How Human Tradition Has Influenced Scripture Translation

How Human Tradition Has Influenced Scripture Translation

I recently had a very interesting talk with a Bible translator. He is working on revising a major Bible translation because of inconsistencies, and I was curious about what those inconsistencies were.

Years ago, I started studying the Bible with the free esword software. I realized I could either search every place an English word is used in the Bible and examine the different Greek or Hebrew words behind those translations, or I could search for the Strong’s number and find every place a Greek or Hebrew word was used in the Bible, see the context, and see how it is translated differently in English. I now often use the interlinear Bible online and am even starting to pick up the Greek alphabet.

I’ve read the Bible in dozens of translations and languages. They are all different, and I usually prefer the more literal translations. All too often it seems to me like rich insights are lost in paraphrased versions. Over time, I’ve become aware of various scriptures where translators added words which are not in the original language, translated the same Greek word in different ways, or translated different Greek words with different meanings or shades of meaning into the same English word. For example, the KJV of 2 Corinthians 12:9 translates the same Greek word in two different ways in the same sentence and context, “infirmity,” and “weaknesses.” 

Sometimes this is reasonable because words have different meanings in different contexts. Sometimes it is not inaccurate, but some of the meaning is lost in translation. However, some of these translation inconsistencies are rooted in pure bias and human tradition.

Authoritarian And Hierarchical Bias


King James included in his 15 rules for Bible translators that the old ecclesiastical terms be kept when translating the Bible, including that they should not use the most accurate translation,“congregation,” but instead should use the word “church.” He also wanted them to use the language most in line with church tradition when translating a word with more than one meaning. The KJV has been the basis for many other modern translations.

As I studied words like “authority, obey, apostle, bishop, deacon,” and others in the original language, I was shocked to see how much translation bias had clouded the epistles’ agreement with Jesus’s words that we were not to exercise authority over each other and the greatest would be the servant of all. I wrote my first book, “I Am Persuaded,” because some people encouraged me to share my findings. Wanting to test my findings, I sent the book to scholars who knew more about the original languages than I did. I got glowing endorsements.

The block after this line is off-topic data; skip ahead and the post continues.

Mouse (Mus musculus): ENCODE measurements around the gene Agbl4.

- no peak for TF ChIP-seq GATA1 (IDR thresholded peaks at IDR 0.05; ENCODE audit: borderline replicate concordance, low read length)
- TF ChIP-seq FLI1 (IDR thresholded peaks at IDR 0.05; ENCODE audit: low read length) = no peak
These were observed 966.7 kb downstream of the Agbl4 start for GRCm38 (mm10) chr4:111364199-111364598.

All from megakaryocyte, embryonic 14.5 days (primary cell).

For example, the Greek word “proistemi” literally means “to stand before” someone. 1 Timothy 5:17 and Romans 12:8 in the KJV translate this word as church leaders “ruling,” and 1 Thessalonians 5:12 translates is by saying they are “over you” in the Lord. However, the noun form of the same word in Romans 16:2 calls Phebe a “succourer” (helper) of many, not a ruler! A letter written in Greek from a son to his father in 252 BC expresses his desire to “look after” his aging father. The word is “proistemi.” He is talking about caring for his father, serving his father, not ruling over his father! And so the translators interpreted the same Greek word as “ruling” or being over someone in several other parts of scripture, but as a reference to service in Romans 16:2!

Why? In his teaching about greatness, Jesus said that the greatest would be the servant of all. Jesus used the very words that repeatedly refer to the authority and governments of this world to describe how it should not be in the church. Yet the KJV interpreters were seeing the word “to stand before” through the lens of a politically powerful church that was deeply intertwined with government, and not through the lens of Jesus’s teaching.

I realized that the New Testament uses a whole different set of language when talking about church leaders than it uses when referring to government officials. Yet these different Greek words are often translated in the same way into English!

One inconsistency that I see in many English translations but not in other languages like Spanish, Russian, or Portuguese, is that the New Testament uses the noun “pastor” at least eleven times in the singular referring to Jesus himself, but only one time, and in the plural, referring to any church leader other than Jesus. The emphasis is strongly on Jesus as our pastor. In a Biblical mindset, the first answer that comes to mind for the question “Who is your pastor?”  is “My pastor is Jesus.”

I learned that the connotation of the word “bishop,” rather than being a powerful position in a hierarchy, was the function of visiting people to care for them and minister healing! In fact, I could also scripturally say that I am Jesus’s bishop! And I sure don’t think I’m “over” Jesus!

One of the things that really blew me away was the use of the word “deacon.” It is a transliteration, not a translation. In the Greek New Testament, Jesus himself, apostles, and elders are repeatedly called “deacons,” or “servants.” It’s hard to understand how anybody reading the Greek could possibly envision this word as a reference to a lower level in a hierarchy of church leadership. In the KJV of 1 Timothy 3:10 and 3:13 this verb, translated almost everywhere else simply and accurately as “to serve,” or “to minister” suddenly becomes “to use the office of a deacon.” What? None of that is in the original language!

The Influence Of Gnosticism and Greek Philosophy